I am Clamp the mighty limpet,
I am solid, I am stuck.
I am welded to the rockface
with my super-human suck.
The hero of Pam Ayres' "Clamp the Mighty Limpet" is a misanthropic Napoleon, threatening would-be harassers with lost fingernails and the danger of attachment (if they would only be willing to stand in one place for two weeks). In reality, 'limpet' is a name that has been applied to a number of unrelated groups of gastropod with cap-like, more-or-less uncoiled shells. The most prominent group of limpets, however, and the one that Ayres almost certainly had in mind, is the 'true limpets' of the Patellogastropoda.
The Patellogastropoda are a mostly marine group of molluscs, though one species in south-east Asia, Potamacmaea fluviatilis, is found in rivers and brackish waters adjoining the Bay of Bengal (Lindberg 2008). The group takes its name from the north-east Atlantic genus Patella, which has been featured on this site in an earlier post. Patellogastropods are particularly prominent in the intertidal zone, where they can be found clinging to rocky surfaces, but there are also many subtidal or deep-water limpets. Some limpets are specialised for living on macro-algae or marine vegetation; one such species, the North Atlantic Lottia alveus, has previously been mentioned on this site due to its unfortunate extinction as a result of the wasting epidemic that devastated sea-grass populations in the 1930s. Deep-water patellogastropods may be found on sunken wood, or they may live in association with hydrothermal vents or cold seeps. One such genus, Serradonta, is restricted to the tubes of vestimentiferan worms (Nakano & Sasaki 2011).
Phylogenetically speaking, patellogastropods are a very interesting group indeed. Morphological studies have identified them as the sister group to all other living gastropods. They have a distinctive radula morphology, known as 'docoglossan', with each tooth-row of the radula containing a median tooth flanked by a small number of relatively simple lateral and marginal teeth (up to three pairs of each). This contrasts with the radulae of other gastropods, in which the teeth are more numerous and/or more specialised, but resembles the radula of other molluscan groups such as chitons. As such, patellogastropods may retain the plesiomorphic radula morphology of gastropods as a whole. Patellogastropods also have a shell microstructure that differs from that of other gastropods, and they have their gonads in a ventral position relative to the visceral mass instead of the dorsal position of other gastropods (Lindberg 2008). Some have even suggested that patellogastropods may represent a remnant lineage that never underwent the coiling that characterises other gastropods, but this seems unlikely. Patellogastropods do have some features, such as an asymmetrical position of the protoconch (larval shell) on the mature shell, that suggest coiled ancestors. Molecular studies, on the other hand, have been more equivocal in positioning the patellogastropods. Some have given results consistent with the morphological analyses, but a few have failed to place patellogastropods with the other gastropods at all (e.g. Giribet et al. 2006), while many have placed them in a more nested position deeper within the gastropods (Zapata et al. 2014).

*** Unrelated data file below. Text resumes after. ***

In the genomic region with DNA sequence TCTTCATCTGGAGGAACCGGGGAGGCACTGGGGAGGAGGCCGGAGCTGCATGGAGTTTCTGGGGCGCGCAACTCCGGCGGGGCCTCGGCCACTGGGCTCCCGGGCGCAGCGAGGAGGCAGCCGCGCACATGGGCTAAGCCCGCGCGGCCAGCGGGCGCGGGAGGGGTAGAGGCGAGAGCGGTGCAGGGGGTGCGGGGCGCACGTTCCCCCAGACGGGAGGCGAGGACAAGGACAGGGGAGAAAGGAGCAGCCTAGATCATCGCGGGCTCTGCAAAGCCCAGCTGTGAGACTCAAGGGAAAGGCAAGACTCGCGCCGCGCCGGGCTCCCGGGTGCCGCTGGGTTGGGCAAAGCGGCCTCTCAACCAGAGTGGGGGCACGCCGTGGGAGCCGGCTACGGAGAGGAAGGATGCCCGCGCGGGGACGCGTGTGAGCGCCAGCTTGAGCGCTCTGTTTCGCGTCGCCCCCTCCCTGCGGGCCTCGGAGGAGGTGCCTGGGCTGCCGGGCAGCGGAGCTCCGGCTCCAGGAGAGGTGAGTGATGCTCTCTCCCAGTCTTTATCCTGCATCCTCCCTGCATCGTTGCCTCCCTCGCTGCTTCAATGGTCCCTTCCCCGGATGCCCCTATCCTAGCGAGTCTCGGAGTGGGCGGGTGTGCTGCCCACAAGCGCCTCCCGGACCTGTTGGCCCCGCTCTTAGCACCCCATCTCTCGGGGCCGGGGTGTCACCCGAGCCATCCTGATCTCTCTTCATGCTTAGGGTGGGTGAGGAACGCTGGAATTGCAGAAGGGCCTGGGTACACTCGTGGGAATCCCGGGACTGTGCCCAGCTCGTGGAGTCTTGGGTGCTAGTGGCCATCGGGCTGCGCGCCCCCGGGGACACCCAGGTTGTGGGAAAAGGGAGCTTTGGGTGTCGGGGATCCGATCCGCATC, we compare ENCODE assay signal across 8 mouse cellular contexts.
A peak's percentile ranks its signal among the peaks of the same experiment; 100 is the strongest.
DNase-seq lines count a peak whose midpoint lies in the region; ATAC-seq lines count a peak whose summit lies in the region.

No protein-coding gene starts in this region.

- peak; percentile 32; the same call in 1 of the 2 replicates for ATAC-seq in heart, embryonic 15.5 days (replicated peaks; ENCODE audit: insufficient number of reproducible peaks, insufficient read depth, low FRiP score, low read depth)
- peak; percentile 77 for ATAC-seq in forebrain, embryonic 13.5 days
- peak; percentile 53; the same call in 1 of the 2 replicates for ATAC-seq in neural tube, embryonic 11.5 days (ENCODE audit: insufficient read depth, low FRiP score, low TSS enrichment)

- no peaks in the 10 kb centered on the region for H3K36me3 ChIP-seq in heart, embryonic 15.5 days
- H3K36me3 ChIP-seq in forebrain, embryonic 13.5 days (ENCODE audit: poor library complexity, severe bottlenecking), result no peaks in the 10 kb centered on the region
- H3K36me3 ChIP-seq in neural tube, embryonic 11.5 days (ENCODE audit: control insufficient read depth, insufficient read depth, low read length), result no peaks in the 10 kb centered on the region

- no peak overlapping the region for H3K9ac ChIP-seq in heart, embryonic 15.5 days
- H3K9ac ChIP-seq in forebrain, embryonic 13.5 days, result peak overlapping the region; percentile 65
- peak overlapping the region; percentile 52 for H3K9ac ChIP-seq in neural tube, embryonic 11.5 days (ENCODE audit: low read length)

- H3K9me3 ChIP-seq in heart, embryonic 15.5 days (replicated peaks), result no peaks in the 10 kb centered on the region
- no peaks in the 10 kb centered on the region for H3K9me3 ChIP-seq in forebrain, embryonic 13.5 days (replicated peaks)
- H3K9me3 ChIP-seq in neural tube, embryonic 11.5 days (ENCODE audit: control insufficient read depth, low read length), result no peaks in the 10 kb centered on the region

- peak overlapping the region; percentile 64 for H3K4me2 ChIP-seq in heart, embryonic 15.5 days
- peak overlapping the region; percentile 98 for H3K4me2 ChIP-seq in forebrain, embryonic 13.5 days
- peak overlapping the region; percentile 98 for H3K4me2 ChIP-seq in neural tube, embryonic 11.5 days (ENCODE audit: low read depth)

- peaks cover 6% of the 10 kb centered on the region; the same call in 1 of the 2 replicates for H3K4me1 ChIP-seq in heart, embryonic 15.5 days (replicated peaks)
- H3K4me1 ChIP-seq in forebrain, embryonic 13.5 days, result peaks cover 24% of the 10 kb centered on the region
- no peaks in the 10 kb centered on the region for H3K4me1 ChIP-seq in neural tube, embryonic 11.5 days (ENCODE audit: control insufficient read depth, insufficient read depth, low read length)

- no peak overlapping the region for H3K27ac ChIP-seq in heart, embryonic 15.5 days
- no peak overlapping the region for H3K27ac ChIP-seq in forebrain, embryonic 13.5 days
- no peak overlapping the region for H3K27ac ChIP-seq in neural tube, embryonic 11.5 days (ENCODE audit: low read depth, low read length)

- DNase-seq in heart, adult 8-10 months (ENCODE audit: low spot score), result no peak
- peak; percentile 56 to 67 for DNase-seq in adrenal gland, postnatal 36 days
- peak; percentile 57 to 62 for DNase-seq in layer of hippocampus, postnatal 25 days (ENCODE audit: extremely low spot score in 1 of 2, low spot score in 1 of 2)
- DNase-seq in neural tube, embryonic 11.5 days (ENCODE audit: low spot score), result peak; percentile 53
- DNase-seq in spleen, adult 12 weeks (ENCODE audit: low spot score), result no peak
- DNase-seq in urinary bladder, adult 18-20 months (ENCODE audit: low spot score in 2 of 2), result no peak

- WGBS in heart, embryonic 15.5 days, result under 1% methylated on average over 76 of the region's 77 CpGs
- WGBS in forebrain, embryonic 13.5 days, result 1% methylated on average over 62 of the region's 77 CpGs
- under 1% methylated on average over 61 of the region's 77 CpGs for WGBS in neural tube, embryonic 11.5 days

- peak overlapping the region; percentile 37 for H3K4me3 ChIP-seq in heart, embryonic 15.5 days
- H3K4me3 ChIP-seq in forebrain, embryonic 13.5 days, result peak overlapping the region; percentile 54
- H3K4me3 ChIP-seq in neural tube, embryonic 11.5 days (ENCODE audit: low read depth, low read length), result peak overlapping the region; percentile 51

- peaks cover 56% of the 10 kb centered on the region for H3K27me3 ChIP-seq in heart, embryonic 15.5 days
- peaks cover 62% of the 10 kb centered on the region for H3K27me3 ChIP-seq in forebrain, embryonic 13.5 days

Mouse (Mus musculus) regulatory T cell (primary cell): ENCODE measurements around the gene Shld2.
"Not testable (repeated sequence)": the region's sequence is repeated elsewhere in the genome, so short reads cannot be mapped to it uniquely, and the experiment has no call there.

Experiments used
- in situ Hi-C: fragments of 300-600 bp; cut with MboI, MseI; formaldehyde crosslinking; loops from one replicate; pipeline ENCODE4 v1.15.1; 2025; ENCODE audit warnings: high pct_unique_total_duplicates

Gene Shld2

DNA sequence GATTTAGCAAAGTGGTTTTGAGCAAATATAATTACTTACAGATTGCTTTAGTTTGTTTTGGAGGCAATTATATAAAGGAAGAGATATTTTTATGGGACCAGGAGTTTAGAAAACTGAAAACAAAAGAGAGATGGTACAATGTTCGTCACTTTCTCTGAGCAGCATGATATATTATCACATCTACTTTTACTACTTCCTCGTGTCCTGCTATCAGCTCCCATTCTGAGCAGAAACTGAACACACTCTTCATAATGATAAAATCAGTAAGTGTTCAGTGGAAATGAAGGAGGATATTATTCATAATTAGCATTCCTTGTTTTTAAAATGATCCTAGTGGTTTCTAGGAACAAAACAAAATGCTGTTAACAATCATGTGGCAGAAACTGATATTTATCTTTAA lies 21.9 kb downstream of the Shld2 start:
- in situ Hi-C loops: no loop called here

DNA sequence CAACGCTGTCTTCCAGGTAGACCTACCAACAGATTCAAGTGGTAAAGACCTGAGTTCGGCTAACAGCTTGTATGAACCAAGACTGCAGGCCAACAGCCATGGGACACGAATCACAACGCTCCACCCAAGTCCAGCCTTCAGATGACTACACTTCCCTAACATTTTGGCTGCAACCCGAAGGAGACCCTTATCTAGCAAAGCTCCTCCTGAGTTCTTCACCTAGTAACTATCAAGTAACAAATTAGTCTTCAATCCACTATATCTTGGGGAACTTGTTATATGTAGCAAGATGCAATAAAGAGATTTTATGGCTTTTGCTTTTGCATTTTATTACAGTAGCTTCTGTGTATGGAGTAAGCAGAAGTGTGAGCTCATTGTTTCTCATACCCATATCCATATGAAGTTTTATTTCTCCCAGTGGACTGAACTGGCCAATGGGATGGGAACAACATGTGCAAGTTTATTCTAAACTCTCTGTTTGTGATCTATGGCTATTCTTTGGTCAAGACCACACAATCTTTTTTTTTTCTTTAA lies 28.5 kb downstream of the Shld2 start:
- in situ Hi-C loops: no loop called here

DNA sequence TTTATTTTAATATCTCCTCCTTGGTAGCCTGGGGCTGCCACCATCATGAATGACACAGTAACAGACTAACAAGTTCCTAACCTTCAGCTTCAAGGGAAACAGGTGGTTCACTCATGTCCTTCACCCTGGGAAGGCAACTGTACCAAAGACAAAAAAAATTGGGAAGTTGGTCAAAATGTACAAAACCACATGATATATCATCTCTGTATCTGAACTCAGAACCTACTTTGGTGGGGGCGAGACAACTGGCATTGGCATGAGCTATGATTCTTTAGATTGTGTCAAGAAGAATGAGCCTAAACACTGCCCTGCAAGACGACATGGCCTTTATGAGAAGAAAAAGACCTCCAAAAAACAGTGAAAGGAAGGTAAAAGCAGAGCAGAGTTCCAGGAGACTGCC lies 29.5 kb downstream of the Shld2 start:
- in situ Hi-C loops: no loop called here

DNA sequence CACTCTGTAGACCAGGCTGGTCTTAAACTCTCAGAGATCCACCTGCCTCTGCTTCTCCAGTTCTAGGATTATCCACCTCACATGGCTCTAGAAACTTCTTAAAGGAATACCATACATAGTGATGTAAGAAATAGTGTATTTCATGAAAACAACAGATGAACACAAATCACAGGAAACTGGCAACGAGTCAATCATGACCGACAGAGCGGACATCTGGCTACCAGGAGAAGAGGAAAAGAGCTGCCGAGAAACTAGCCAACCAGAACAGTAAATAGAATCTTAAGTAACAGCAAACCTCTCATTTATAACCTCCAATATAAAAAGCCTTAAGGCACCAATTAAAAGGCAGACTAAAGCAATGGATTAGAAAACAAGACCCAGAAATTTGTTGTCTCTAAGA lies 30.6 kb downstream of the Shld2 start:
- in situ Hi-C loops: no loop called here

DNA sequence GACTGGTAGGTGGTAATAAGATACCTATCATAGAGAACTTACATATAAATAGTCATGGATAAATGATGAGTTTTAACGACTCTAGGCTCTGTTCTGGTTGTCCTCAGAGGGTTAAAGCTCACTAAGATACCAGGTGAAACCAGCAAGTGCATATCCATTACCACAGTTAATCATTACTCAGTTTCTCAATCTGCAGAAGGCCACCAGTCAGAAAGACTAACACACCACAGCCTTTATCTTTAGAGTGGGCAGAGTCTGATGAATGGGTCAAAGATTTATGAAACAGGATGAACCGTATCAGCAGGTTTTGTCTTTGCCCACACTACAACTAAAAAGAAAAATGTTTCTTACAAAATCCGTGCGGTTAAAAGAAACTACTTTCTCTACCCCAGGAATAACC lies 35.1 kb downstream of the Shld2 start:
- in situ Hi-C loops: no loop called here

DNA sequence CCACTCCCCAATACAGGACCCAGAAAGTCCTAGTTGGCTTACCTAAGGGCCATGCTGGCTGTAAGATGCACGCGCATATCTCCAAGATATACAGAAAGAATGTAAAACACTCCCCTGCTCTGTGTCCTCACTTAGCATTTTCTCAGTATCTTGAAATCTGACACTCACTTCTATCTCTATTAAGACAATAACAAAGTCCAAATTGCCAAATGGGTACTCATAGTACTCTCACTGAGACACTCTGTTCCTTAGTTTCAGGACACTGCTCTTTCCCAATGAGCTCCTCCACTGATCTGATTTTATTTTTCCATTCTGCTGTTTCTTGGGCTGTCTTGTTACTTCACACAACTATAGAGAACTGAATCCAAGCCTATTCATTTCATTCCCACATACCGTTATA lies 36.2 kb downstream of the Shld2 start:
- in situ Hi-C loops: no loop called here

At face value, the fossil record might actually appear to support a more nested position for patellogastropods. The fossil record for gastropods as a whole extends back to the Cambrian, but the oldest definite record of patellogastropods goes back no further than the late Triassic (Frýda et al. 2009). If patellogastropods were indeed the earliest surviving gastropod lineage to diverge, where were they hiding for the intervening 200 million years or so? One possibility is that they were there, but did not get preserved. Phylogenetic analysis of living limpets suggests that the immediate ancestors of the patellogastropods clung to rocks in high-energy environments, with deep-water lineages occupying more nested positions in the tree (Nakano & Sasaki 2011). Such environments are not favourable to the fossil record, as the shells of dead limpets tend to get broken up by wave action before they have the chance to be fossilised. Another, more likely, possibility is that we have failed to recognise the coiled ancestors of the Patellogastropoda for what they are. The Palaeozoic gastropod fauna included a number of groups that are not present in the modern day; it is quite possible that one of these groups gave rise to the patellogastropods. One group that has specifically been nominated as a possible relative of the patellogastropods is the euomphaloids. But for now, Clamp the Mighty Limpet is holding the secrets of his affinities well hidden, and it will not be easy prising them off him.
Frýda, J., P. R. Racheboeuf, B. Frýdová, L. Ferrová, M. Mergl & S. Berkyová. 2009. Platyceratid gastropods—stem group of patellogastropods, neritimorphs or something else? Bulletin of Geosciences 84 (1): 107-120.
Giribet, G., A. Okusu, A. R. Lindgren, S. W. Huff, M. Schrödl & M. K. Nishiguchi. 2006. Evidence for a clade composed of molluscs with serially repeated structures: monoplacophorans are related to chitons. Proceedings of the National Academy of Sciences of the USA 103 (20): 7723-7728.
Lindberg, D. R. 2008. Patellogastropoda, Neritimorpha, and Cocculinoidea. In: Ponder, W. F., & D. R. Lindberg (eds) Phylogeny and Evolution of the Mollusca, pp. 271–296. University of California Press.
Nakano, N., & T. Sasaki. 2011. Recent advances in molecular phylogeny, systematics and evolution of patellogastropod limpets. Journal of Molluscan Studies 77 (3): 203-217.
Zapata, F., N. G. Wilson, M. Howison, S. C. S. Andrade, K. M. Jörger, M. Schrödl, F. E. Goetz, G. Giribet & C. W. Dunn. 2014. Phylogenomic analyses of deep gastropod relationships reject Orthogastropoda. Proceedings of the Royal Society of London Series B 281: 20141739.